4. Compare 18 U.S.C. § 2511 (“[A]ny person who-(a) intentionally intercepts, endeavors to intercept, or procures any other person to intercept or endeavor to intercept, any wire, oral, or electronic communication ․ shall be punished ․”), with Ala. Code § 13A-11-31(a) (“[A] person commits the crime of criminal eavesdropping if he intentionally uses any device to eavesdrop, whether or not he is present at the time.”) and Ala. Code § 13A-11-33 (“[A] person commits the crime of installing an eavesdropping device if he intentionally installs or places a device in a private place with knowledge it is to be used for eavesdropping and without permission of the owner and any lessee or tenant or guest for hire of the private place.”) and Fla. Stat. Ann. § 934.03 (“[A]ny person who: (a) Intentionally intercepts, endeavors to intercept, or procures any other person to intercept or endeavor to intercept any wire, oral, or electronic communication ․ shall be punished ․”) and O.C.G.A. § 16-11-62 (“It shall be unlawful for: (1) Any person in a clandestine manner intentionally to overhear, transmit, or record or attempt to overhear, transmit, or record the private conversation of another which shall originate in any private place.”).
5. “[R]es judicata and procedural barriers such as statutes of limitations” necessarily circumscribe the retroactive application of the rule we announce today. Beam, 501 U.S. at 535, 111 S.Ct. at 2443. And we express no view on whether the rule would apply retroactively insofar as criminal liability is concerned.
1. Judge Black's dissenting opinion says that an argument, about which she disavows any view, could be made that Mr. Glazner's misconduct may not have constituted the crime of installing an eavesdropping device, which is a felony in Alabama. See Dissenting op. of Black, J. at 1231. That argument, if it were made, would be based upon the owner exception contained in the statute that prohibits installation of an eavesdropping device. Id.; see ALA. CODE § 13A-11-33 (“․ and without permission of the owner ․”). However, there clearly is no “owner” exception in the other Alabama criminal statute Mr. Glazner's misconduct violated. That statute provides: “A person commits the crime of criminal eavesdropping if he intentionally uses any device to eavesdrop, whether or not he is present at the time.” ALA. CODE § 13A-11-31. “Eavesdrop” is defined to include recording any part of the private communication of others without the consent of at least one of the persons engaged in the communication. See ALA. CODE § 13A-11-30(1). A violation of that statute is a Class A misdemeanor, which is punishable by a term of imprisonment of up to a year in jail. ALA. CODE §§ 13A-11-31; 13A-5-7(a)(1).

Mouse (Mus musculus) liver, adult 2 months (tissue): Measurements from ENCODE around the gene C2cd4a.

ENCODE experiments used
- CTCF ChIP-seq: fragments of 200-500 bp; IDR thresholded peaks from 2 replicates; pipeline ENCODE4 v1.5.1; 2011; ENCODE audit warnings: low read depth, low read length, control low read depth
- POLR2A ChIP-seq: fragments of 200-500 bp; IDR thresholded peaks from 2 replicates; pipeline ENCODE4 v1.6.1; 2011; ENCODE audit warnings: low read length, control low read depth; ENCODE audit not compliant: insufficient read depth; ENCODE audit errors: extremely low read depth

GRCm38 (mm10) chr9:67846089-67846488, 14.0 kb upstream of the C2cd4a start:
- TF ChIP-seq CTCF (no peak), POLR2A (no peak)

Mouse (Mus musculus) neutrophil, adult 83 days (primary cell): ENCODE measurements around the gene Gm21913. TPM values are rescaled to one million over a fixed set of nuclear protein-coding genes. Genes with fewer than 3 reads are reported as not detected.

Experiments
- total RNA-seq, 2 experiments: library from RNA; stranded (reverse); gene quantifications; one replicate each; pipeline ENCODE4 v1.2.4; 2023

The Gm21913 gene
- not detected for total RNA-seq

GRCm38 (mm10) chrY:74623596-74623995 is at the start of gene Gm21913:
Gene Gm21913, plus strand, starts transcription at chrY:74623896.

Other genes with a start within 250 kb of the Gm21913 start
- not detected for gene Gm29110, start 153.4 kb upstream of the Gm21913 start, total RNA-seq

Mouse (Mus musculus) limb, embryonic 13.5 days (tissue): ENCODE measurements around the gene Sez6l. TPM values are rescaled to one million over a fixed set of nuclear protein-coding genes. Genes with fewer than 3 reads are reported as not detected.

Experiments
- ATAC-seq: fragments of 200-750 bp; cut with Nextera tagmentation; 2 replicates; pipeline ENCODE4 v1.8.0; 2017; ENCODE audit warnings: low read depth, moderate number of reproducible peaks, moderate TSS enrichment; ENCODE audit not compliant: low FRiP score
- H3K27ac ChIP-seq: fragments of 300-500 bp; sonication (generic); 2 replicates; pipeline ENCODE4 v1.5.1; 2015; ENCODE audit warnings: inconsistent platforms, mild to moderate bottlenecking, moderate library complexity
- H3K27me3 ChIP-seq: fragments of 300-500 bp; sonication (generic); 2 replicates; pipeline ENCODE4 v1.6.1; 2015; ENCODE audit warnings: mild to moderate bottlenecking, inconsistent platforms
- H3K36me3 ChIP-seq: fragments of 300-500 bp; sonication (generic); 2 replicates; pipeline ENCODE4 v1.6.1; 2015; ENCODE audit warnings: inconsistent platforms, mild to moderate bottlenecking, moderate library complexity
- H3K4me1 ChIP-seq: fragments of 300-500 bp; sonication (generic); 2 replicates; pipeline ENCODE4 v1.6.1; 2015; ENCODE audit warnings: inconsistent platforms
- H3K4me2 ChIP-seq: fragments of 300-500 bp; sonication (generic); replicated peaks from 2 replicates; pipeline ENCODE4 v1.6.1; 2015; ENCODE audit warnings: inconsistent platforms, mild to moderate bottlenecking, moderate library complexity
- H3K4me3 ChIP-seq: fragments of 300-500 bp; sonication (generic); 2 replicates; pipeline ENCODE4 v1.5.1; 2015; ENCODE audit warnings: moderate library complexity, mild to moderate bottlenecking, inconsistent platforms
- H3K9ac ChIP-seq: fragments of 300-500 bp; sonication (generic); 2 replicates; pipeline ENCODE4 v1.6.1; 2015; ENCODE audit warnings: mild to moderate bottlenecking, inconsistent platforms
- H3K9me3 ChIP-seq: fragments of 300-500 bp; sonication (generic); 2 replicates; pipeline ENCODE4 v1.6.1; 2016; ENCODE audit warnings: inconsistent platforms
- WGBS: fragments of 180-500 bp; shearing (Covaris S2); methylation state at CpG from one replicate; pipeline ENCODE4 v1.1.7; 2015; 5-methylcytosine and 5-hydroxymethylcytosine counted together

1. All decisions by the former Fifth Circuit issued before 1 October 1981 are binding as precedent on the Eleventh Circuit. See Bonner v. City of Prichard, Ala., 661 F.2d 1206, 1207 (11th Cir.1981)(en banc).
2. 18 U.S.C. § 2520 allows the victim of wiretapping to bring a civil suit against the alleged violator. In addition to equitable relief as may be appropriate, the party may receive not only statutory or actual damages (whichever is greater), but also attorney fees and court costs, and punitive damages. § 2520(b)(1)-(3).By the way, 18 U.S.C. § 2511(4)(a) seems to allow the government to bring criminal charges: “Except as provided in paragraph (b) of this subsection or in subsection (5), whoever violates subsection (1) of this section shall be fined under this title or imprisoned not more than five years, or both.”Because the pertinent statute is part of the Omnibus Crime Control and Safe Streets Act of 1968 and seems to make the conduct here in question a crime (under our new construction of the statute), it might be more accurate to analyze the application of any part of the Act as a matter of criminal law, not civil. But I will do as the Court has done (since the case before us is a civil case) and will not approach the case as purely a criminal law matter, although I will look to criminal law cases for guidance, because this case involves quasi-criminal elements.